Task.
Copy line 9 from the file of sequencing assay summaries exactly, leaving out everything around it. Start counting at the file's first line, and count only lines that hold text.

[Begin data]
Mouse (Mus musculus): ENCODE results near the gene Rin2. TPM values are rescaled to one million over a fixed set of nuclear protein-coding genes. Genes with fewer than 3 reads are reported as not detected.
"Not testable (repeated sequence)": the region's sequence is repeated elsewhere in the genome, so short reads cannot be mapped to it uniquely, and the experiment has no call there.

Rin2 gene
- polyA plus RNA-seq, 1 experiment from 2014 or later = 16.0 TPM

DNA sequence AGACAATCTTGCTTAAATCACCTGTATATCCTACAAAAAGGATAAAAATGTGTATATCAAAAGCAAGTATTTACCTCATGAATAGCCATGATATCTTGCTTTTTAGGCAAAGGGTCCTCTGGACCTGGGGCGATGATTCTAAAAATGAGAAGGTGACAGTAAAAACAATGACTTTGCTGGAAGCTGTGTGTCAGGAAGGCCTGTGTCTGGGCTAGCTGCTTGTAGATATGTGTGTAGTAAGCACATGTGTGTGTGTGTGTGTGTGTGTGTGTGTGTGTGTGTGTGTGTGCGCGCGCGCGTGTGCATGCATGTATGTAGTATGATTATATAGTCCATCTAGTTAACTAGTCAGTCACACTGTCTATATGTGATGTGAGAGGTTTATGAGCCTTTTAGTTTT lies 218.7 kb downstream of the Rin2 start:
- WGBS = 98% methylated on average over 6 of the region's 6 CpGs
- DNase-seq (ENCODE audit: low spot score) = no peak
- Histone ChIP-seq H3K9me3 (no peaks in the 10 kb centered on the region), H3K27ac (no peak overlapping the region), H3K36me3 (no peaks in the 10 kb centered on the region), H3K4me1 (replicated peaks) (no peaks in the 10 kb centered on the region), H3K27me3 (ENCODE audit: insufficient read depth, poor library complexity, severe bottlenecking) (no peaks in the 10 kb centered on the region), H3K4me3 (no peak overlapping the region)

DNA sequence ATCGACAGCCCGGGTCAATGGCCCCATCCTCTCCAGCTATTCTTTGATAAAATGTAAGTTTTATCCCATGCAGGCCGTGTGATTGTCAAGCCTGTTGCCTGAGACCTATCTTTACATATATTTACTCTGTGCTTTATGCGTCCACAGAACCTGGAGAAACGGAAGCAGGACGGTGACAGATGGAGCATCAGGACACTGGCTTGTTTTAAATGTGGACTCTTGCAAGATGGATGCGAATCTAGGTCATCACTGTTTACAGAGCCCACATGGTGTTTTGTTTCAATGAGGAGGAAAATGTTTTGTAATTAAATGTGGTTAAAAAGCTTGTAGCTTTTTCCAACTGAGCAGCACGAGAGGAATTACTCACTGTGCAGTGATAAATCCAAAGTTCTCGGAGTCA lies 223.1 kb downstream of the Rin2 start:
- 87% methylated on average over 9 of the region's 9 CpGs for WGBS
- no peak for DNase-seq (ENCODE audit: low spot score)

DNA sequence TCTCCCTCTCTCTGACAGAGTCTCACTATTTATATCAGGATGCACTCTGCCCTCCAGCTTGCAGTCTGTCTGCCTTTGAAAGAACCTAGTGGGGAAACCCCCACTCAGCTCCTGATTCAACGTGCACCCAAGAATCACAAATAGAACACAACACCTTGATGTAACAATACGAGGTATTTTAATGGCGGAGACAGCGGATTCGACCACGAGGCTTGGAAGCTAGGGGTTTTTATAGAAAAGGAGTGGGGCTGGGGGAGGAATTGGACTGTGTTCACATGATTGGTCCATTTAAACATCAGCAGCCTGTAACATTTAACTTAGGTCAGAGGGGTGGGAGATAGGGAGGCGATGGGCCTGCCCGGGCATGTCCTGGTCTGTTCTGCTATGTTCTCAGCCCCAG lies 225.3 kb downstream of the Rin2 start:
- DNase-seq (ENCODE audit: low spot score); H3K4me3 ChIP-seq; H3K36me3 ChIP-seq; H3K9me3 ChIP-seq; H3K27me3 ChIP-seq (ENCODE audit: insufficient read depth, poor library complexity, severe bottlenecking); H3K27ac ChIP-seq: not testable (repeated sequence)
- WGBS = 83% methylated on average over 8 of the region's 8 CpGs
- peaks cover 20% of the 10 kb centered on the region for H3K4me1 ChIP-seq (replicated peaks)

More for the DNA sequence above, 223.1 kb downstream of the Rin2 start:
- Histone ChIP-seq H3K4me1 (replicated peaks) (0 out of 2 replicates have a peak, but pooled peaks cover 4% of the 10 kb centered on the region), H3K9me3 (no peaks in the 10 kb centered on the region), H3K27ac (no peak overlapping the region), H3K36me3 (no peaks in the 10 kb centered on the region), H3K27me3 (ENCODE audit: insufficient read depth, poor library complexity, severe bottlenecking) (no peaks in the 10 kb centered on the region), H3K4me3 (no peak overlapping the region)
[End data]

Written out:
DNA sequence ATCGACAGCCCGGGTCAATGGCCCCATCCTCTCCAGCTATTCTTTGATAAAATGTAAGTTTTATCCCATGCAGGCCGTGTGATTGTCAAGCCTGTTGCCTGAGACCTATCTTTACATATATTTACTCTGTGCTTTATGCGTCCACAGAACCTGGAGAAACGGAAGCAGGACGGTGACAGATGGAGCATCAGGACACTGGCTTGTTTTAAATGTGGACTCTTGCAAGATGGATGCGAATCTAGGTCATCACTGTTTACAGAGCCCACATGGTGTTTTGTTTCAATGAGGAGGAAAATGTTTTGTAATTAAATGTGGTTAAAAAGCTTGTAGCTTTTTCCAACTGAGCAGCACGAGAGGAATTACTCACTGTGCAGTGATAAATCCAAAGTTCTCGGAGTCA lies 223.1 kb downstream of the Rin2 start: